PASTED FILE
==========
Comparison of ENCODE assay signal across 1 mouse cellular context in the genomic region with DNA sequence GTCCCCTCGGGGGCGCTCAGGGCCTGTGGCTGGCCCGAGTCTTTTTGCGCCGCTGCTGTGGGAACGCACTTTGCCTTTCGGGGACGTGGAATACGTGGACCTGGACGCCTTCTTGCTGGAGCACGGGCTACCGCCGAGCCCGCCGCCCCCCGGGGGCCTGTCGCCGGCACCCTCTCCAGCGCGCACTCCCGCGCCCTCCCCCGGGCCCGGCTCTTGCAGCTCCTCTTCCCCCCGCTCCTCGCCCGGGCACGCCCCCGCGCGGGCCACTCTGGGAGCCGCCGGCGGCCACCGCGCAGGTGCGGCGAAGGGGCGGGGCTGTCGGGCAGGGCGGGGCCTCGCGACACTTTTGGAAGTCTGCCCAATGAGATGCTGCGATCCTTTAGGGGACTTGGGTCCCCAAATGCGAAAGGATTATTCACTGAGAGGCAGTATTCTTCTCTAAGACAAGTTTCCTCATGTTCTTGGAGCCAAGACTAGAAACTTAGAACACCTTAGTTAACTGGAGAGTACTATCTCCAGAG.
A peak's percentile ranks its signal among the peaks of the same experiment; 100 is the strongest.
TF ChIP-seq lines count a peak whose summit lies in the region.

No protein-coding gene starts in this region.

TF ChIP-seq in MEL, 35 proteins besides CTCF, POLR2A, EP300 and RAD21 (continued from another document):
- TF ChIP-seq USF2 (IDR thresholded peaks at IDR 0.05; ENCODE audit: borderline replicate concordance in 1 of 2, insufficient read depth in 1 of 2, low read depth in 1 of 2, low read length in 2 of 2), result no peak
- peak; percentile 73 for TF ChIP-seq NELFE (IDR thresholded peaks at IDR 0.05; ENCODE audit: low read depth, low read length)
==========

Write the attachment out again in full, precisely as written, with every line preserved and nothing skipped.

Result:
Comparison of ENCODE assay signal across 1 mouse cellular context in the genomic region with DNA sequence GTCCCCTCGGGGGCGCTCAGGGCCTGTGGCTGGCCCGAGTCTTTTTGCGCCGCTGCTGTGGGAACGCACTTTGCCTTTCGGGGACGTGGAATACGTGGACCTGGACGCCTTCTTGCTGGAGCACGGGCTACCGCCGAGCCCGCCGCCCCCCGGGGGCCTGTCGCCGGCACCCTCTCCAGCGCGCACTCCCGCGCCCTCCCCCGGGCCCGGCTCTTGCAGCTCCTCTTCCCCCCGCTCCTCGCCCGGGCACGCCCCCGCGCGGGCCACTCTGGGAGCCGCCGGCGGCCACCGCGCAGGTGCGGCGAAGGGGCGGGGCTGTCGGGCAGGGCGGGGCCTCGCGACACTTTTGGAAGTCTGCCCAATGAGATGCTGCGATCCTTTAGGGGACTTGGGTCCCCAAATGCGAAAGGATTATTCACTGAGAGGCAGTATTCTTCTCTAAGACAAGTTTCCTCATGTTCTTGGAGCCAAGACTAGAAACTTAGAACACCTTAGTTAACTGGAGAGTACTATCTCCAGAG.
A peak's percentile ranks its signal among the peaks of the same experiment; 100 is the strongest.
TF ChIP-seq lines count a peak whose summit lies in the region.

No protein-coding gene starts in this region.

TF ChIP-seq in MEL, 35 proteins besides CTCF, POLR2A, EP300 and RAD21 (continued from another document):
- TF ChIP-seq USF2 (IDR thresholded peaks at IDR 0.05; ENCODE audit: borderline replicate concordance in 1 of 2, insufficient read depth in 1 of 2, low read depth in 1 of 2, low read length in 2 of 2), result no peak
- peak; percentile 73 for TF ChIP-seq NELFE (IDR thresholded peaks at IDR 0.05; ENCODE audit: low read depth, low read length)